It was reported in the Press that September 2015 was the hottest September worldwide since record keeping started some 138 years ago. In our neck of the woods, it certainly was the driest September we have experienced since we started the nursery some ten years ago.
It is now crucial to select plants that shows a high resilience to changes in rainfall and temperature. Many plants in the Grasslands of South Africa have this characteristic. The Grasslands are an environment associated with extremes when it comes to weather. It would therefore be logical to start looking for plants from this biome. It can include trees, shrubs, succulents, perennials, grasses and bulbs. In fact, a good mix is probably the way to go.
The most obvious and maybe desperate choice would be Aloes. It is certainly a good choice for some environments. Make sure that you select Aloes that also flower in summer to ensure colour and nectar throughout the year. Just ensure that the summer flowering Aloe you select is drought tolerant. Aloe reitzii is a good choice for a summer flowering specie. Many hybrid species with extended flowering times are also available.
Other succulent plants that can be considered are the Bushy bulbine (Bulbine abyssinica), Highveld vygies (Delosperma species) and the Khadi root (Khadia aethiopica) to name a few. More shrubby ones would include the succulent bush senecio (Senecio barbetonicus), Spekboom (Portulacaria afra) and the Beesvygie (Ruschia hamata).
But succulents are certainly not the only choice. Many Grassland species have adapted to drought spells by developing large underground rootstocks where moisture is stored. These rootstocks also protect them from frost and fire. Examples are the Curry bushes (Gnidia ssp), Cat’s whiskers ( Becium obovatum), Dolls’ protea (Macledium zeyherii ) and the wild carnation (Dianthus mooiensis).
Most bulbous plants from the Grasslands also show high levels of resilience. There are many species to choose from. Exceptions are bulbs associated with wetlands and seepage zones such as Cyrtanthus breviflorus.
One of the most beautiful is certainly the Grass lily (Crinum graminicola). The flowers are short-lived but even the leaves are attractive. Other unusual ones are the Ground lily (Ammocharis coranica), White squill (Schizocarpus nervosa) and the Blue squill (Merwilla plumbea).
Bulbous plants with grass-like appearances include some Gladiolus ssp, Hypoxis ssp, Dierama ssp and Watsonia ssp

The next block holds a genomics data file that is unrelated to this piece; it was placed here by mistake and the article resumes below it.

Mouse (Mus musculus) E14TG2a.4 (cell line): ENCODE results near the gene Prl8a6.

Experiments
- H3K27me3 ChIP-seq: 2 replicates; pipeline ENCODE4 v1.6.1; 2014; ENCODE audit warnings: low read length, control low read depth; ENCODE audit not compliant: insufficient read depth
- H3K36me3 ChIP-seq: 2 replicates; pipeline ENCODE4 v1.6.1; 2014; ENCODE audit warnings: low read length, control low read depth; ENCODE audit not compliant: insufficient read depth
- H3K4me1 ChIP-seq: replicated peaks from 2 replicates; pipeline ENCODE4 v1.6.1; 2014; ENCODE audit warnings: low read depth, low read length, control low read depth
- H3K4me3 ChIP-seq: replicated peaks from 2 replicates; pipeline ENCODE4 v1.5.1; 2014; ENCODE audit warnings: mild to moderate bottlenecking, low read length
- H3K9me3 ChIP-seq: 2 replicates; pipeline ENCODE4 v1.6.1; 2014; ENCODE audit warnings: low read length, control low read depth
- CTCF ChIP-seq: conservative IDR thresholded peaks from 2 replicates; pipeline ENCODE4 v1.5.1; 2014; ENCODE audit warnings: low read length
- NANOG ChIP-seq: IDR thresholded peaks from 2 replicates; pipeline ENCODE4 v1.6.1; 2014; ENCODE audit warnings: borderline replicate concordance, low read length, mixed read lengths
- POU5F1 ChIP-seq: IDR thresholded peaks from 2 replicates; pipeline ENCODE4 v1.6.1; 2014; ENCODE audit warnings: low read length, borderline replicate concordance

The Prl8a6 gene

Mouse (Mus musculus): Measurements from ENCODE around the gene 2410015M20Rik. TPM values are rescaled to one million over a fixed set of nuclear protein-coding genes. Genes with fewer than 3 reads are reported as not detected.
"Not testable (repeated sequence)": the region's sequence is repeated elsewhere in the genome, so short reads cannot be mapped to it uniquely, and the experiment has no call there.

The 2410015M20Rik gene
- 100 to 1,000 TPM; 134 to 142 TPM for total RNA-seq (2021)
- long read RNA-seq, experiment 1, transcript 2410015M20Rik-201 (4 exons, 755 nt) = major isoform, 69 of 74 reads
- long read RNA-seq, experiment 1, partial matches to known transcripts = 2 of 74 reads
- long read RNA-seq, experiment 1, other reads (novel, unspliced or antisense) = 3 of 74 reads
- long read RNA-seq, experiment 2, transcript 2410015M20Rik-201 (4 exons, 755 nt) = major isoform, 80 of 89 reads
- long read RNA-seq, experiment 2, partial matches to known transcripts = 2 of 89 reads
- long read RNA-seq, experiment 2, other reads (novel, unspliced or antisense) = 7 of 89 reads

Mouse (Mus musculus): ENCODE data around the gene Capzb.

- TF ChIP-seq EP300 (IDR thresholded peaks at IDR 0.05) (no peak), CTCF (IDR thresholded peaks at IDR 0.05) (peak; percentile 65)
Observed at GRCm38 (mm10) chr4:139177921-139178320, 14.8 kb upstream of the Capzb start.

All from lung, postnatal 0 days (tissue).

A selection of Grassland plants will be incomplete without some grasses added to the mix. Although some of the current landscaped sites reflect only a few species, some really outstanding grasses are now becoming available to the trade. Sizes vary from very small (Sporobolus stapfianus) to medium-sized (Eragrostis gummiflua). Boat grass (Monocymbium ceresiiforme) is particularly striking during and after flowering. But this is a topic for another day.
Even after the little rain that we have received this season, the trees in the veld around Gauteng are green and productive. A friend told me that honey production has not been affected at all. That implies that many of the trees are in flower. The reason? A deep root system. We tend to install an irrigation system and water our plants fairly regularly. This is the way to set them up for failure when their resilience should be high.
Trees that come to mind are the Guarries (Eucleas), the wild olive (Olea africana) , Spike thorns (Gymnosporias) and even the Karee (Searsia lancea).
Smaller trees or large shrubs that can also be considered is the Cork bush (Mundulea sericea), the Cape Myrtle (Myrsine africana) the smaller plane trees (Ochna pretoriensis, Ochna serrulata). If you can get hold of it the Karoo boerbean (Scothia afra) is a must.
Many plants from other regions are also well adapted to drought conditions that occur in the Grasslands, such as the crane flower (Strelitzia reginae) from the Eastern Cape and the dwarf coral tree (Erythrina humeana) from Mpumalanga and the eastern seaboard. One that also deserves more attention is a small shrub, Dyschoriste rogersii. It is very drought tolerant and has a very long flowering season. Butterflies love it.
When it comes to drought tolerance, it is important to note that we are looking for plants with a high resilience. Drought tolerant plants are different to plants that require dry conditions such as the Aloes from the Karoo and Northern Cape.